Former US first lady Michelle Obama has attacked President Donald Trump in her new book, revealing her shock reaction on the night she learned he would replace her husband in the White House.
In her memoir, Becoming, Barack Obama’s wife also denounces Mr Trump’s “birther” campaign, which questioned her husband’s citizenship, calling it bigoted, dangerous and “deliberately meant to stir up the wingnuts and kooks”.
Mrs Obama writes openly about everything from growing up in Chicago to confronting racism in public life to her amazement at becoming America’s first black first lady.
Mrs Obama writes that they met with a counsellor “a handful of times”, and she came to realise that she was more “in charge” of her happiness than she had realised. “This was my pivot point,” Mrs Obama explains. “My moment of self-arrest”.
The former first lady writes that she assumed Mr Trump was “grandstanding” when he announced his presidential run in 2015.
She expresses disbelief over how so many American women would choose a “misogynist” over Democratic hopeful Hillary Clinton, “an exceptionally qualified female candidate”.
Mrs Obama also accuses Mr Trump of using body language to “stalk” Mrs Clinton during a presidential election debate. She writes about Mr Trump following Mrs Clinton around the stage, standing nearby and “trying to diminish her presence”.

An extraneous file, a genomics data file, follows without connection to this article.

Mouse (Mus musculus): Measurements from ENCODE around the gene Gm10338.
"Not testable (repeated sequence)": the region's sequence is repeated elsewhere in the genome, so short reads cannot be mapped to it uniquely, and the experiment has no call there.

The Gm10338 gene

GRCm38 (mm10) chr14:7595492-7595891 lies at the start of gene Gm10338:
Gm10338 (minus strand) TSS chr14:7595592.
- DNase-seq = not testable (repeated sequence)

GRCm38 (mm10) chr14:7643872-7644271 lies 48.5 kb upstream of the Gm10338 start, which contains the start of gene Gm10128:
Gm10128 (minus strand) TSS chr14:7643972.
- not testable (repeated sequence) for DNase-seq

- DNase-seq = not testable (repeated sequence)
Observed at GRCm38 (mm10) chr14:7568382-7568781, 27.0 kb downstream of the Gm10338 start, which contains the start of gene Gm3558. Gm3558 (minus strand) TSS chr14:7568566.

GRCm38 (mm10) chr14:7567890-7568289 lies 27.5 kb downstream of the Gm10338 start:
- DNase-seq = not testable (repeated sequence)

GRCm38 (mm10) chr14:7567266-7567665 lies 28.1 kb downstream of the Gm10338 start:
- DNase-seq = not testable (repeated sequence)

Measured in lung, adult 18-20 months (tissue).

Mr Trump’s message, according to Mrs Obama, in words which appear in the book in bold print: “I can hurt you and get away with it.”
The book is keenly anticipated, with Mrs Obama being admired worldwide. Memoirs by former first ladies, including Mrs Clinton and Laura Bush, are usually best-sellers.
Other stops on a tour scaled to rock star dimensions are planned at large arenas from New York City’s Barclays Centre to the Los Angeles Forum, with guests including Reese Witherspoon and Sarah Jessica Parker.
While some fans have criticised ticket price, 10% of ticket sales at each event are being donated to local charities, schools and community groups.
In Becoming, Mrs Obama shares both pain and joy. She writes lovingly of her family and gives a detailed account of her courtship with her future husband, whom she met when both were at the Chicago law firm Sidley Austin LLP. She was initially his adviser.
Secretaries claimed Mr Obama was both brilliant and “cute” – although Michelle Obama was sceptical, writing that white people went “bonkers” any time you “put a suit” on a “half-intelligent black man”.
But she was more than impressed after meeting him, by his “rich, even sexy baritone” and by his “strange, stirring combination” of serenity and power.
She writes that when she finally allowed him to kiss her, “this strange mix-of-everything-man” set off a “toppling blast of lust, gratitude, fulfilment, wonder”.
Throughout her husband’s life in politics, she fought to balance public and private needs, and to maintain her self-esteem. She agonised over what she feared was a cartoonish, racist image. She remembered being labelled “angry” and – by the Fox network – “Obama’s Baby Mama”.
At times, she feared she was damaging her husband’s 2008 presidential campaign, especially after conservatives seized on a line from one of her speeches – taken out of context – that for the first time as an adult she was “really proud” of her country.
The remarks faded from the news, but Mrs Obama sensed lasting damage, a perception that she was “disgruntled and vaguely hostile”.